Disk failure rates by Vendor from Backblaze May 2016

HDFan

macrumors 68020
Original poster
Jun 30, 2007
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This is a repost of a reply which I made in another thread. Since I suspect a number of people might use hard disks thought seeing vendor failure rates would be useful.

Backblaze's most recent report of drive failure rates over a billion hour time usage period and 61,590 drives was just updated yesterday.

https://www.backblaze.com/blog/hard-drive-reliability-stats-q1-2016/

See the first graph below for the 2016 results.

They reported the lowest annual failure rate they have experienced at 1.84%.

Seagate and Western Digital have the highest cumulative (since 2013) failure rates. HGST has the lowest, Toshiba is in the middle. For 2016 their failure rates have been (10.68%), (6.55%), (1.03%), and (3.06%) respectively.

Larger drives (6 and 8 TB) are getting closer in price (per TB) to the 4 TB drives they generally use.

The second graph comes from Ross Lazarus, "a self-described grumpy computational biologist". He analyzed the data using Kaplan-Meier statistics and plots. Data is through 2015 only. (http://bioinformare.blogspot.com.au/2016/02/survival-analysis-of-hard-disk-drive.html).
 

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bradl

macrumors 601
Jun 16, 2008
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The only thing that is skewed on this is that their summary is based on brands on the whole, not the type of drives being used.

With that said, they are concentrating more on the normal consumer/desktop drive, with very little emphasis on any other type of drive. In fact, out of the drives they sampled (22), only 7 are non-desktop grade. Every WD drive is a NAS drive, with 2 Toshibas and one HGST being a non-desktop variant.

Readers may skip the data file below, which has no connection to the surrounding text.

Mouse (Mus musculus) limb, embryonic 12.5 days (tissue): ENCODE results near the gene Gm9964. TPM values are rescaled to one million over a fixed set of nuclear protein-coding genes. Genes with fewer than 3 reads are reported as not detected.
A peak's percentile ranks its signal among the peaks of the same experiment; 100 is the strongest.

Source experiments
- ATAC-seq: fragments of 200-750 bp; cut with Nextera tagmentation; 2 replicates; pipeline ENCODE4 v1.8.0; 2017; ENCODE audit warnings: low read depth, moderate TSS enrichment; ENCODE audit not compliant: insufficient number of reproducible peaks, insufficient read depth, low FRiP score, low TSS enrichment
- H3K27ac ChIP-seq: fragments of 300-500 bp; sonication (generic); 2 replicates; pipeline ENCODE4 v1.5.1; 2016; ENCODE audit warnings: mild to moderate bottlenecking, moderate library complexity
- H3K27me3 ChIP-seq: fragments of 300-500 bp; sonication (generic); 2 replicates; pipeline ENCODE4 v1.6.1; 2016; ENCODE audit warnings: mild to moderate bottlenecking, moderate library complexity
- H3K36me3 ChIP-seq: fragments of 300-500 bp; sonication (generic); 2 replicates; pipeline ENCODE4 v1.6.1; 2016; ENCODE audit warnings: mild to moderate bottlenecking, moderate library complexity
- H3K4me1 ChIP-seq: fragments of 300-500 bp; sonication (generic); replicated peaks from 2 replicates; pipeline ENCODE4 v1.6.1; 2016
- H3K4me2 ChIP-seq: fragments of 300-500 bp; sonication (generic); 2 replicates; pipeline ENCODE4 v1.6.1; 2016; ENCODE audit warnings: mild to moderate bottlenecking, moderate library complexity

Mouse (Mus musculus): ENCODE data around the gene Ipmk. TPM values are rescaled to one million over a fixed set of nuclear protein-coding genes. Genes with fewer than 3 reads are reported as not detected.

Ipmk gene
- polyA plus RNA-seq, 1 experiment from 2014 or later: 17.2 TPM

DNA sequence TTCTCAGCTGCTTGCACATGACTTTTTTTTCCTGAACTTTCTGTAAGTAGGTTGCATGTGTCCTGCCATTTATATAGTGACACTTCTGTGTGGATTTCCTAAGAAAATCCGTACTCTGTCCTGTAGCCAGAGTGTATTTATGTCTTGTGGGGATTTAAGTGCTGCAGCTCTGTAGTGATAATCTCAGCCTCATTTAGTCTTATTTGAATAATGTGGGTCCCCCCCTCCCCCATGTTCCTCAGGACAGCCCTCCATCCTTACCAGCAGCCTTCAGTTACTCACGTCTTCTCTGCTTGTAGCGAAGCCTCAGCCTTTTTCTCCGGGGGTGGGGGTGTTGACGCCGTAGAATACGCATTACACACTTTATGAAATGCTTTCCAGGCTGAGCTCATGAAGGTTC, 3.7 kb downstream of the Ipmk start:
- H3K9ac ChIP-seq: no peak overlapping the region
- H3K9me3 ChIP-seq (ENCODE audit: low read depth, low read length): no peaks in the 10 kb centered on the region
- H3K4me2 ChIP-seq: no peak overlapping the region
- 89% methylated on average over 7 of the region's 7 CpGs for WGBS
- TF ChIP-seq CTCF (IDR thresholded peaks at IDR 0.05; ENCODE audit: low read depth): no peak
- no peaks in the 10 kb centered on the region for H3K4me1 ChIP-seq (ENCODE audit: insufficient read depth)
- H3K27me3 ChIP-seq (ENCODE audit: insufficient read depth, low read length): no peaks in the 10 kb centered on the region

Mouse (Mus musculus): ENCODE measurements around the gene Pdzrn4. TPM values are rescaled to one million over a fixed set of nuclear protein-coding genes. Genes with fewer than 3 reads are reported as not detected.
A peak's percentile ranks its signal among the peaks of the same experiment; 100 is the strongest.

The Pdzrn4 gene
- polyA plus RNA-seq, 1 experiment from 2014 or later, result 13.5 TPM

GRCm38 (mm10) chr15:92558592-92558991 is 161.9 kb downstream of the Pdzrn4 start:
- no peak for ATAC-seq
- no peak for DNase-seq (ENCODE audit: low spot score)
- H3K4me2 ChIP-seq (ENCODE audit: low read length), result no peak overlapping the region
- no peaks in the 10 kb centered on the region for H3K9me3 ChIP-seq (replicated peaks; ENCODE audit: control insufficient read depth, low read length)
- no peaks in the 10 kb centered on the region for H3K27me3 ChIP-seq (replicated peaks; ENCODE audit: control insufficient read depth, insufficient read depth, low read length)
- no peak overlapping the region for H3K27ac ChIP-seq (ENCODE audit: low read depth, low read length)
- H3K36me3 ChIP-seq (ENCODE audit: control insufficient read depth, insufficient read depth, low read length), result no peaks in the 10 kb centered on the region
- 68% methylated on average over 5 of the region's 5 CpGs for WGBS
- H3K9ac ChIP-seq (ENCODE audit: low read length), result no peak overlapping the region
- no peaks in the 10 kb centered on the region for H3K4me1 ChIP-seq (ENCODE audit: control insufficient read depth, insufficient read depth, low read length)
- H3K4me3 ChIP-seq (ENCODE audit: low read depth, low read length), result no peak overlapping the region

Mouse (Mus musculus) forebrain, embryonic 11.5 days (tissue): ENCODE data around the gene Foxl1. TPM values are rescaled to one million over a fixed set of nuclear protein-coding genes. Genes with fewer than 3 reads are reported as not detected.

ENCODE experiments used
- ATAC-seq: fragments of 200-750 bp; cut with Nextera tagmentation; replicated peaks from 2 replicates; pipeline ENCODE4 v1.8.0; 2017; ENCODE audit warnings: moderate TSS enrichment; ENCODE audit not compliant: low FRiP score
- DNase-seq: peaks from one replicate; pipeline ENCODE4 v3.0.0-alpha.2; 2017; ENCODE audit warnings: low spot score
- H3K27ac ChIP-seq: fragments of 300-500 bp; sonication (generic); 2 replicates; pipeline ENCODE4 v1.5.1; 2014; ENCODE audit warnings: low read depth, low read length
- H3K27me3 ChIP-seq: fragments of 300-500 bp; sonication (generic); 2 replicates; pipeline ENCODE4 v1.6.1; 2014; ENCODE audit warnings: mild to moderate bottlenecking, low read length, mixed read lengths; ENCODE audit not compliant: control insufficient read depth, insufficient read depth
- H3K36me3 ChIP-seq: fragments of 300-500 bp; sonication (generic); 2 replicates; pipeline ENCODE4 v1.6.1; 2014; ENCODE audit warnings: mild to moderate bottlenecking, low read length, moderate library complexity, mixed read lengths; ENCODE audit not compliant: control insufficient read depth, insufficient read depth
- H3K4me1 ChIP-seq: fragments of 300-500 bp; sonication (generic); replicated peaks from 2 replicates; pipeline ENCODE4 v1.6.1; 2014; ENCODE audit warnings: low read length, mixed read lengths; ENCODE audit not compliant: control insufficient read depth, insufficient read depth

They should be doing a true apples-to-apples comparison here; desktop drives to desktop drives, NAS to NAS, surveillance to surveillance. Otherwise, one would never get a true gauge for the stats for failed drives.

For the record, I have of the WD drives (both WD30EFRX); 3TB NAS drives in my Synology DS213j , and out of the 3+ years they have been spinning, not a single problem.

BL.
 

HDFan

macrumors 68020
Original poster
Jun 30, 2007
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Good point. What is interesting is that BackBlaze actually avoids enterprise drives in favor of consumer drives!

Posted under another thread:

I asked the BackBlaze folks about Enterprise drives and they actually avoid them due to drive stability. In a RAID configuration they seem to give up on a read as they assume there is another drive in the RAID that will pick up the slack. Consumer drives tend not to do this as they think that they are the only drives so they keep trying. Their environment is configured for drive failures so they don't care if a drive fails. The extra expense isn't worth it given the thousands of drives they purchase each month.

So if you've got a RAID 6 environment and you can have 2 drives fail without a problem, why spend money for a more expensive drive?
 
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